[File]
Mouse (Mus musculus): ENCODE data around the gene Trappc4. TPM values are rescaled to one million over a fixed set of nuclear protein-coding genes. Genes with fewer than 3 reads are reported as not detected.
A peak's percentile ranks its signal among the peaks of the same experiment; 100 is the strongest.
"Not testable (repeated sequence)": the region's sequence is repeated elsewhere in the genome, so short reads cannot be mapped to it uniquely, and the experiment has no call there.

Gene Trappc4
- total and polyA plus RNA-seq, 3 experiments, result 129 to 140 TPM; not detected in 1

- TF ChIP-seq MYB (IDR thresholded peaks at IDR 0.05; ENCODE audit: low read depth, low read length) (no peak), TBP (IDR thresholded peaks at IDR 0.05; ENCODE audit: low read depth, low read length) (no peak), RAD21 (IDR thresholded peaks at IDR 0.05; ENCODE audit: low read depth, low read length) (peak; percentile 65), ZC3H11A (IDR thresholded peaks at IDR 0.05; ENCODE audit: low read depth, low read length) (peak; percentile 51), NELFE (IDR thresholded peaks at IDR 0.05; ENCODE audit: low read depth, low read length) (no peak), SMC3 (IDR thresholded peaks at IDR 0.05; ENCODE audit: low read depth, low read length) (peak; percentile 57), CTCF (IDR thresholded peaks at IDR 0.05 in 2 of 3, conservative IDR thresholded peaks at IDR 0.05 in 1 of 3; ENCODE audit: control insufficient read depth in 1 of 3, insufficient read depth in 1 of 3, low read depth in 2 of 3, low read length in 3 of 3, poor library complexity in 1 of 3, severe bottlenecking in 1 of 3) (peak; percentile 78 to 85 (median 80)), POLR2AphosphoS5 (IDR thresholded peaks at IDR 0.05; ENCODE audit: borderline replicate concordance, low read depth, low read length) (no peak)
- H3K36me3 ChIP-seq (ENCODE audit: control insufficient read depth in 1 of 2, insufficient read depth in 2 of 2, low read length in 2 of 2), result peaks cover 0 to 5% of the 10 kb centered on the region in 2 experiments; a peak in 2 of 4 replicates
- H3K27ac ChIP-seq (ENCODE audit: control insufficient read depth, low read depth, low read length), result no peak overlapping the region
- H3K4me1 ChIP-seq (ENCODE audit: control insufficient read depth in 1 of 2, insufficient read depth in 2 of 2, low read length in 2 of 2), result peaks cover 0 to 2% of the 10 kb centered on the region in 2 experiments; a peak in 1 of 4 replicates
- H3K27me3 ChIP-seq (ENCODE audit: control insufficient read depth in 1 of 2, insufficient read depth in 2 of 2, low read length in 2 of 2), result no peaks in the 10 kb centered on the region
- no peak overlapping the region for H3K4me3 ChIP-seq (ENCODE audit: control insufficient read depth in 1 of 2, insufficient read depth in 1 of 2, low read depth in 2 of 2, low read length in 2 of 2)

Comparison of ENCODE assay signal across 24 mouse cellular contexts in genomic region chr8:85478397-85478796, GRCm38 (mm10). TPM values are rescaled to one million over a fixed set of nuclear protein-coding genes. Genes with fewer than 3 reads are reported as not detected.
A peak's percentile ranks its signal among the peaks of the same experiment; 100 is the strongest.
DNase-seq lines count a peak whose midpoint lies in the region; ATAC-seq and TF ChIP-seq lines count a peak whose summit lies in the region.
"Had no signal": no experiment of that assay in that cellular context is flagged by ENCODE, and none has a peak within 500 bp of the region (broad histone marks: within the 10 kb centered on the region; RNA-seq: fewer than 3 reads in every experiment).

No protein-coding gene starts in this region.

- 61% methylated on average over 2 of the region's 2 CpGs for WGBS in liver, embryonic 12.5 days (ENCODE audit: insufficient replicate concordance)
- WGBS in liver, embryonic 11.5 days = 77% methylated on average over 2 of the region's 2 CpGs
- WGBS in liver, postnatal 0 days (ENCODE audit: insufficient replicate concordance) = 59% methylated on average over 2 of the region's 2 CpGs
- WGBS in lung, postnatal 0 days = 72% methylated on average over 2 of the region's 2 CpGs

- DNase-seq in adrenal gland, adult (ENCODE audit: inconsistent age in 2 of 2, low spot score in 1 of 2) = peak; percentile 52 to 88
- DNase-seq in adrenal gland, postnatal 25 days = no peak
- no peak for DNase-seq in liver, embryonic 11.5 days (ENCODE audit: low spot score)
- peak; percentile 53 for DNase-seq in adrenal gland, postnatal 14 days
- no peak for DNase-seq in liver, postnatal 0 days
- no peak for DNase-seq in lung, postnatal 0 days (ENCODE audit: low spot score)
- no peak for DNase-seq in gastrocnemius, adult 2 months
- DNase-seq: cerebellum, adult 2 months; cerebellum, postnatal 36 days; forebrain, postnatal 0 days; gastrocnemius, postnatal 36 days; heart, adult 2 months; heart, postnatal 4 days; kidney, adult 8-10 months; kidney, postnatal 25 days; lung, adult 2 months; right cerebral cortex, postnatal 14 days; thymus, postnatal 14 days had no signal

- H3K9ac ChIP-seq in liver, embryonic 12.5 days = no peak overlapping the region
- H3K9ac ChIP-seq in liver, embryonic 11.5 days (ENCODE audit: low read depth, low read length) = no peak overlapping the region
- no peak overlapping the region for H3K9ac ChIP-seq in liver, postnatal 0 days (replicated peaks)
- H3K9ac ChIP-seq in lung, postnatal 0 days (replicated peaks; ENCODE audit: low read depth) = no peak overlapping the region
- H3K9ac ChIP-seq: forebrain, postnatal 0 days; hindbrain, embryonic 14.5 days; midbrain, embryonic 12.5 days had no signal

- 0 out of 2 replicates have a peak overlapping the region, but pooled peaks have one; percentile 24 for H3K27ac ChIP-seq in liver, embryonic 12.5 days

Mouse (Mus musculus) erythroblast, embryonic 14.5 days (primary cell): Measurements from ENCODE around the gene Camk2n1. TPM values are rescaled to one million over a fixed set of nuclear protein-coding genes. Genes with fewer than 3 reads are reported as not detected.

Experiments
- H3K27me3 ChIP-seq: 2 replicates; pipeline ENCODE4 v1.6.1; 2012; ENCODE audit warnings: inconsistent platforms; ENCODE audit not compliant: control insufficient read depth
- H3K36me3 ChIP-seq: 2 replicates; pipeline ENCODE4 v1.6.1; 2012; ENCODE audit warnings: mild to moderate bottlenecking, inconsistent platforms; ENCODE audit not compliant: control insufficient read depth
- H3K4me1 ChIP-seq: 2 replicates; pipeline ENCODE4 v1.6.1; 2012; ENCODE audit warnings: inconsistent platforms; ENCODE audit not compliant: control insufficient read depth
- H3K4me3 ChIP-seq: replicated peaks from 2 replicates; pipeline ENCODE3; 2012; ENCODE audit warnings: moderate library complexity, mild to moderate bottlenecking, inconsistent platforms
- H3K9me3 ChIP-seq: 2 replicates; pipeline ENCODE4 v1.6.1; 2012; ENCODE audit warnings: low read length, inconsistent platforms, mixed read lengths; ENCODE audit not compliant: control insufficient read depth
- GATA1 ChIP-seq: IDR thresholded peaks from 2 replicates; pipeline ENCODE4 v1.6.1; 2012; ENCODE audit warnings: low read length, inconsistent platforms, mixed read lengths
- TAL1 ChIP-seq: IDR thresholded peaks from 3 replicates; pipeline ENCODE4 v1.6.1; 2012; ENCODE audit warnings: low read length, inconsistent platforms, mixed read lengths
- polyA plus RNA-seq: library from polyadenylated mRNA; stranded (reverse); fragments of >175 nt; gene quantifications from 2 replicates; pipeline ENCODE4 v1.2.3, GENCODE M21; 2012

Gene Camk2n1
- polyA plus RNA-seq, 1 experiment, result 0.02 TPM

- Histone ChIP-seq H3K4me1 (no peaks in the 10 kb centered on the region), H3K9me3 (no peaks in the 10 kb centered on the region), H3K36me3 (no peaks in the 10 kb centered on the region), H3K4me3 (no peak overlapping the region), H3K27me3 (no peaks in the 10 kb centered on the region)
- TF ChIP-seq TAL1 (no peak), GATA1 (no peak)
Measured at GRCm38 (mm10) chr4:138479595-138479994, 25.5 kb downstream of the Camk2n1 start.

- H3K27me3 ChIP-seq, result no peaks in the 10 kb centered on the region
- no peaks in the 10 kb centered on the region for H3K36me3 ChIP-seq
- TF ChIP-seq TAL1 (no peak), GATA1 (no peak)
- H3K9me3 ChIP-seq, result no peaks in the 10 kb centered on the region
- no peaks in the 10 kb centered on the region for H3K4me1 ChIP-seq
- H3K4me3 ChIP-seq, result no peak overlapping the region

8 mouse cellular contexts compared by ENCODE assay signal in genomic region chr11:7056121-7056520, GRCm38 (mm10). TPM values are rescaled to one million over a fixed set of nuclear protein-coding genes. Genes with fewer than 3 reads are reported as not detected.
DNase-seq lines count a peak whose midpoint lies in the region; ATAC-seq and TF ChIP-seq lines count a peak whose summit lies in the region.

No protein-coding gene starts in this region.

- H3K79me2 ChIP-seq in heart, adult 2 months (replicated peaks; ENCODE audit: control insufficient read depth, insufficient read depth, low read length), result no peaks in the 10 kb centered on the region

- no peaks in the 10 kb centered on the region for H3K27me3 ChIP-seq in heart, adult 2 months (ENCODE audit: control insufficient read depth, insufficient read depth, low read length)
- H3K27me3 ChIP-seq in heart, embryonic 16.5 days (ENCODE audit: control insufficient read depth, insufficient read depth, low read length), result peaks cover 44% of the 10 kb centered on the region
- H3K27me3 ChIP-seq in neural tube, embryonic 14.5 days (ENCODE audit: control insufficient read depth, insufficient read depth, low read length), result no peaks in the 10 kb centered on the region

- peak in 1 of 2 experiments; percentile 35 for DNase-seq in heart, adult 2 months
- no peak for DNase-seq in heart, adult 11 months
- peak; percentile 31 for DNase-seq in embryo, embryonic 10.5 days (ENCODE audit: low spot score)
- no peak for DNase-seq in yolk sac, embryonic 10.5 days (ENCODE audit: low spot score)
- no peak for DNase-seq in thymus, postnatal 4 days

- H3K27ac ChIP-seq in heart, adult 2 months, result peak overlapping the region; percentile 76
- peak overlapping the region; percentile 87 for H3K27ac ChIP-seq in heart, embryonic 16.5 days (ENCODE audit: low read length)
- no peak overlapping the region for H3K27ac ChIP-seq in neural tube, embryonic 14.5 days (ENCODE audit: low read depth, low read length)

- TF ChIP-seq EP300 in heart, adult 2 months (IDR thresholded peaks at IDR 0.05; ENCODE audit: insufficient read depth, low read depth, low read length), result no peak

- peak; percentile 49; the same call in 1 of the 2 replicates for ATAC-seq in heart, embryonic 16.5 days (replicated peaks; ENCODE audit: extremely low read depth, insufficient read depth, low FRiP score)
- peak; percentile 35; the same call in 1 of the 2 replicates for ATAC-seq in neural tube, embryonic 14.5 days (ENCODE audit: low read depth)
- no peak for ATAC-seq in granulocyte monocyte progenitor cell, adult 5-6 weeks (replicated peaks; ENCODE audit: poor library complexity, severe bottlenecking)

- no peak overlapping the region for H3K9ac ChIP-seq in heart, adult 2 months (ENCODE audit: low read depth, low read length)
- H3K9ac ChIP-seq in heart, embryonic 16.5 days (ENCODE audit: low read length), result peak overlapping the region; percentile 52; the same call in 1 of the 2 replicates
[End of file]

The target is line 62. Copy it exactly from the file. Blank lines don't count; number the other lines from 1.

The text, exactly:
- H3K27me3 ChIP-seq in neural tube, embryonic 14.5 days (ENCODE audit: control insufficient read depth, insufficient read depth, low read length), result no peaks in the 10 kb centered on the region